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Nutritionist shares 4 things you need to be doing to recover quicker after birth

Nutritionist shares 4 things you need to be doing to recover quicker after birth

Pregnancy and birth take a huge toll on the body. What we do in the days and weeks after birth can really make a difference to our overall health and wellbeing for years to come. Suggested research shows that how we care for ourselves in the first 42 days postpartum, can drastically shape our wellbeing for several years to follow. 


As a nutritionist, here are four things I not only encourage my clients to do, but I also did myself in my first 42 days postpartum: 

Eat Regularly.

Eating regular meals and snacks throughout the day is beneficial for our energy levels, blood sugar levels, stress levels and will help to balance out hormones. Whilst this may seem like a time where you can’t physically find a moment to eat, it needs to become a top priority. Spend time in your 3rd trimester bulk cooking meals and freezing them, ask your partner or family members to cook nourishing meals for you or engage a pre-cooked meals service that will deliver some meals to your door. 

I always suggest eating at least 3 main meals during this time and ensuring you have snacks handy. The Franjos Kitchen Tanker Topper Cookies and muesli are perfect, as they’re all natural and loaded with galactogogues to support your breast milk supply! You may find you are snacking more than usual during this time and that is ok. Breastfeeding burns between 500-600 calories per day and so you may find you need more good food to keep you going. Not to mention your body is recovering from childbirth, which is huge! Your body needs sufficient calories and energy to recover and replenish itself. 

Nourish with nutrients.
Eating regularly is important and what we are eating is just as important. Opt for nourishing meals like slow cooked stews, traditional kitchari, congee, soups, warming bowls of oatmeal and chia puddings. By eating warming, easy to digest meals, you are giving your body the best chance to easily breakdown and absorb all the nutrients it needs. Your organs will be going through a lot of physical changes as your body starts to shift things back into place now that your placenta is gone. 

Easy to digest meals are gentle on your gut and your digestive system, allowing your body to do what it needs to do to heal. Not to mention, slow cooked meals retain a lot of nutrients in them which is what your body is craving during this period. Aim to include an array of different coloured cooked veggies in your meals to ensure you are receiving a variety of different nutrients. As the demand for nutrients like magnesium, iron, DHA, choline, b12 and vitamin D increase post birth, it is recommended to stay on your prenatal vitamins during this time and up to one year post birth. This is to aid with recovery and to fill in the nutritional gaps where your diet may be lacking.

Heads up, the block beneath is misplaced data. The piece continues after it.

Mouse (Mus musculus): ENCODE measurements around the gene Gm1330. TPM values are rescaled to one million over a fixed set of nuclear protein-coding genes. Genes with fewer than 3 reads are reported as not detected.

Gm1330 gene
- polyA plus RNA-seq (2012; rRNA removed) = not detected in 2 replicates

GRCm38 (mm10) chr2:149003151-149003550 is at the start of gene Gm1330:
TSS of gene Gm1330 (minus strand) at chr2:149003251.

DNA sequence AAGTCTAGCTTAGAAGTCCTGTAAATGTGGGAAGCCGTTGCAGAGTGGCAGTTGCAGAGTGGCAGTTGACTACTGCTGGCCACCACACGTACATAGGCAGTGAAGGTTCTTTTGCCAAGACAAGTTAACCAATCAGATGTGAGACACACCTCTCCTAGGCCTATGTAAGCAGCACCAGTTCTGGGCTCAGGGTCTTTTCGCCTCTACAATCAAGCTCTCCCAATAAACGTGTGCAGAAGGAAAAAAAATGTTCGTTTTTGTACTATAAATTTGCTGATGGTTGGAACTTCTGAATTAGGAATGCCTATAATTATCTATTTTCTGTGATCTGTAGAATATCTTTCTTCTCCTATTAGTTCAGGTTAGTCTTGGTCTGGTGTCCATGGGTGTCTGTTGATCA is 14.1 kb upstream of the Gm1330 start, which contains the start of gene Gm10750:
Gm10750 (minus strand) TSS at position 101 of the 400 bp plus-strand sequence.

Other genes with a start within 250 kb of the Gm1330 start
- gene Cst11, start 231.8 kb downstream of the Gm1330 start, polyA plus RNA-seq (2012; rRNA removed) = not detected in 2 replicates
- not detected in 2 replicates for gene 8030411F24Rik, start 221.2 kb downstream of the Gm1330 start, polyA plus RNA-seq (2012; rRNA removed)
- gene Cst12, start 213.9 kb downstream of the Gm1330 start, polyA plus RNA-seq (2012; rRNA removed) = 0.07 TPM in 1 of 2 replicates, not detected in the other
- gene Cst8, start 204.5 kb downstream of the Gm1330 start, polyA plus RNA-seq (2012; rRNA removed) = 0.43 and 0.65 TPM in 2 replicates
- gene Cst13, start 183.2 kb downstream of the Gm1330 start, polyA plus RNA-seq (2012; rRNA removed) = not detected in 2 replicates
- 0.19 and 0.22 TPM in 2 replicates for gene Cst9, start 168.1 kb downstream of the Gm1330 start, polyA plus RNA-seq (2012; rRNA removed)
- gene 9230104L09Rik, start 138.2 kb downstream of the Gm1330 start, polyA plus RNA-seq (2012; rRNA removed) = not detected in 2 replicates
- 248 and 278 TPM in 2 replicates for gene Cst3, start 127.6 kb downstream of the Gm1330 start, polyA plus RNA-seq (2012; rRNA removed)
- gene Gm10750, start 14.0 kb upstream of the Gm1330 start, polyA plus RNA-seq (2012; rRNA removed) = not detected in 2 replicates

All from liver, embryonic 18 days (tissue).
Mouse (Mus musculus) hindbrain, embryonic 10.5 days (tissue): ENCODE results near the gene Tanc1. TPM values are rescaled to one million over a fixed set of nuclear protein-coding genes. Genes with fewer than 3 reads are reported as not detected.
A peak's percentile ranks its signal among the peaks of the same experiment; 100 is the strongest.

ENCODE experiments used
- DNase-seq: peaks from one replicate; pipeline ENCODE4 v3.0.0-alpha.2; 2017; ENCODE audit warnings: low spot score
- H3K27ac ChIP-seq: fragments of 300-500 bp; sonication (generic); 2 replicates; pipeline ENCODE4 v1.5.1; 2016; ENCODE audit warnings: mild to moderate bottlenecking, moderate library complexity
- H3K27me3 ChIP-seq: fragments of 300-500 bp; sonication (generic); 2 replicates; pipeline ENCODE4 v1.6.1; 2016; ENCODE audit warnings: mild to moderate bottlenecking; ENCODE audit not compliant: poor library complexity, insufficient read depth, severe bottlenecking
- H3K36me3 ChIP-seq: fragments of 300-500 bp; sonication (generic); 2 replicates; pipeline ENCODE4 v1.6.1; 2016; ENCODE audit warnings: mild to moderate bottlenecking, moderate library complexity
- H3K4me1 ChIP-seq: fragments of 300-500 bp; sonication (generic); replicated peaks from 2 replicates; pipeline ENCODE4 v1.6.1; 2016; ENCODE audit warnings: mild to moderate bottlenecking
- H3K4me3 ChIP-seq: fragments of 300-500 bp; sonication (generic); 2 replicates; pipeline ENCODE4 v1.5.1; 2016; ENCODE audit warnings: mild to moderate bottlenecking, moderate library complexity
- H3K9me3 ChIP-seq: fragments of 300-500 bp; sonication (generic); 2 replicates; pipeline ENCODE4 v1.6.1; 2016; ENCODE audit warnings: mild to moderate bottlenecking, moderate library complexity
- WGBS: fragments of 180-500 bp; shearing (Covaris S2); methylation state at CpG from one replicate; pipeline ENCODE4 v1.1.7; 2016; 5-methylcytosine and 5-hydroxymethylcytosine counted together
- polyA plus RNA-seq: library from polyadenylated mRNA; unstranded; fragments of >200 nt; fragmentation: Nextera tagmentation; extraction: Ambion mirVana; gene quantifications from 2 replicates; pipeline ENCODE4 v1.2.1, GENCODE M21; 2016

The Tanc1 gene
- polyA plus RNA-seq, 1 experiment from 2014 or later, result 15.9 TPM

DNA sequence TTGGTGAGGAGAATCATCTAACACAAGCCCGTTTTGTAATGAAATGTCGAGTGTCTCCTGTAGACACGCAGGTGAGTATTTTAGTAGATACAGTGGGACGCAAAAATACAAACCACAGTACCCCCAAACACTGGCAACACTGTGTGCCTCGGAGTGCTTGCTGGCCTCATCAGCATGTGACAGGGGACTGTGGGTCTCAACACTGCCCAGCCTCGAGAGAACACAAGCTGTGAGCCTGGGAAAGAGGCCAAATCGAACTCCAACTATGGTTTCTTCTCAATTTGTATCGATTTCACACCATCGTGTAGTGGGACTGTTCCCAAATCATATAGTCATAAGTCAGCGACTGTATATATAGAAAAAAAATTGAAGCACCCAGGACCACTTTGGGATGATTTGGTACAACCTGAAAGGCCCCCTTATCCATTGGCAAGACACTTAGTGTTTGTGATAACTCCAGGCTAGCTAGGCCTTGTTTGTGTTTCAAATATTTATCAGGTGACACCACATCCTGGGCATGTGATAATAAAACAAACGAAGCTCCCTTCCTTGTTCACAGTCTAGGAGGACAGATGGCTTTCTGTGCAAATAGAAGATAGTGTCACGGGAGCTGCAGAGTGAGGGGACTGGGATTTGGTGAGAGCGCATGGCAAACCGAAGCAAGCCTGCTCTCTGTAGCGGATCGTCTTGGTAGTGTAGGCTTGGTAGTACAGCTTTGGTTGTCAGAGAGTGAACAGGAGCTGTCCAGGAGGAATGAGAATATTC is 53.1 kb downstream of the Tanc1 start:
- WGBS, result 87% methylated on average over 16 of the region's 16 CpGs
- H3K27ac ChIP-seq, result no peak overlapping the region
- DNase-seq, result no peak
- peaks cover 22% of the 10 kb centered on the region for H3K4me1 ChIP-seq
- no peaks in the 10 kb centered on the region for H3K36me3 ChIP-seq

Hydrate
Hydration is by far one of the most overlooked components of postpartum. Women are prone to lose fluid during birth and will need to rehydrate soon after.

Keeping hydrated will assist with blood circulation, kidney function, breastmilk supply, the health of the baby, digestion, excretion of bodily waste product as well as preventing dehydration. Dehydration can lead to headaches, dizziness and constipation as well as a drop in breast milk supply. Women in the postpartum window are at higher risk of developing UTI’s, adequate hydration levels may help to prevent this. With breastfeeding, you should aim to drink an additional 700mls of fluid per day. It can leave you feeling thirsty and dry, having a water bottle close by will help to prevent this. Add in a scoop of Franjos Kitchen Motherhood Hydration Powder, it’s delicious and contains electrolytes to support your body’s hydration levels. 

Rest
This seems like the inevitable, yet it’s imperative for recovery. Midwives and women’s health physios are now encouraging new mothers to spend as much time laying down as they possibly can within the first 6-12 weeks postpartum. Research has shown that the best way to repair tissue from pregnancy and childbirth, is to simply lay down. Many new mums are also implementing the 5-5-5 rule which entails 5 days in the bed, 5 days on the bed, 5 days around the bed. Washing, housework and everything else should be delegated to those around you where possible, or even neglected if need be. Now is the time to rest and recover. 


The first 42 days postpartum are vital for shaping your health and recovery. Spend this precious time resting, recovering, eating well and hydrating in between loving and feeding your new baby. These moments are precious, the rest of the world can wait. 

Blog written by Latoya Cruz, www.thevirtualnutritionist.com.au and on instagram @thevirtualnutritionist

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